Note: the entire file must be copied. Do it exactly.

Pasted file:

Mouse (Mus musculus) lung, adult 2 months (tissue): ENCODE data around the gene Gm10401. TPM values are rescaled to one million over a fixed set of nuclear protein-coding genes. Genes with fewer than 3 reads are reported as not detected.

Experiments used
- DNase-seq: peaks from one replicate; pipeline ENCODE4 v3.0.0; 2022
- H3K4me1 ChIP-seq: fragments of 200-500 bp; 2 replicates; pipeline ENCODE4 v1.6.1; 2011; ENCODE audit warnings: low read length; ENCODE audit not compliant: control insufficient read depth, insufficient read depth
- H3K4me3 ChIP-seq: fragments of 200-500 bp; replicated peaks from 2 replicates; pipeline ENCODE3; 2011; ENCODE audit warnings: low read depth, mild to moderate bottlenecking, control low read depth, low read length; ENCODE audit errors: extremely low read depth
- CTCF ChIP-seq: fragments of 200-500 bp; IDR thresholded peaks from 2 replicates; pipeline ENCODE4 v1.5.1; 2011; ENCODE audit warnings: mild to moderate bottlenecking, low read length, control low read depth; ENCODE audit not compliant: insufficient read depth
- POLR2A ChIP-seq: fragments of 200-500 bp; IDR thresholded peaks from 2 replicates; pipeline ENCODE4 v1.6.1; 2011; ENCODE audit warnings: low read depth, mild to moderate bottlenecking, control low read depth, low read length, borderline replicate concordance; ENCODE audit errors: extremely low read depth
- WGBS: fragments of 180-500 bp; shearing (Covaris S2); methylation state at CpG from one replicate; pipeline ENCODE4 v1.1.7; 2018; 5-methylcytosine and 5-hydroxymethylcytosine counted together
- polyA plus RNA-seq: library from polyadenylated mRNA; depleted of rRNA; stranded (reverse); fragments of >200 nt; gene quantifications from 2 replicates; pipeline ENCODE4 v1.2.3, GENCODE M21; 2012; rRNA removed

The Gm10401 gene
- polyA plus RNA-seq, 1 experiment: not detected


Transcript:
Mouse (Mus musculus) lung, adult 2 months (tissue): ENCODE data around the gene Gm10401. TPM values are rescaled to one million over a fixed set of nuclear protein-coding genes. Genes with fewer than 3 reads are reported as not detected.

Experiments used
- DNase-seq: peaks from one replicate; pipeline ENCODE4 v3.0.0; 2022
- H3K4me1 ChIP-seq: fragments of 200-500 bp; 2 replicates; pipeline ENCODE4 v1.6.1; 2011; ENCODE audit warnings: low read length; ENCODE audit not compliant: control insufficient read depth, insufficient read depth
- H3K4me3 ChIP-seq: fragments of 200-500 bp; replicated peaks from 2 replicates; pipeline ENCODE3; 2011; ENCODE audit warnings: low read depth, mild to moderate bottlenecking, control low read depth, low read length; ENCODE audit errors: extremely low read depth
- CTCF ChIP-seq: fragments of 200-500 bp; IDR thresholded peaks from 2 replicates; pipeline ENCODE4 v1.5.1; 2011; ENCODE audit warnings: mild to moderate bottlenecking, low read length, control low read depth; ENCODE audit not compliant: insufficient read depth
- POLR2A ChIP-seq: fragments of 200-500 bp; IDR thresholded peaks from 2 replicates; pipeline ENCODE4 v1.6.1; 2011; ENCODE audit warnings: low read depth, mild to moderate bottlenecking, control low read depth, low read length, borderline replicate concordance; ENCODE audit errors: extremely low read depth
- WGBS: fragments of 180-500 bp; shearing (Covaris S2); methylation state at CpG from one replicate; pipeline ENCODE4 v1.1.7; 2018; 5-methylcytosine and 5-hydroxymethylcytosine counted together
- polyA plus RNA-seq: library from polyadenylated mRNA; depleted of rRNA; stranded (reverse); fragments of >200 nt; gene quantifications from 2 replicates; pipeline ENCODE4 v1.2.3, GENCODE M21; 2012; rRNA removed

The Gm10401 gene
- polyA plus RNA-seq, 1 experiment: not detected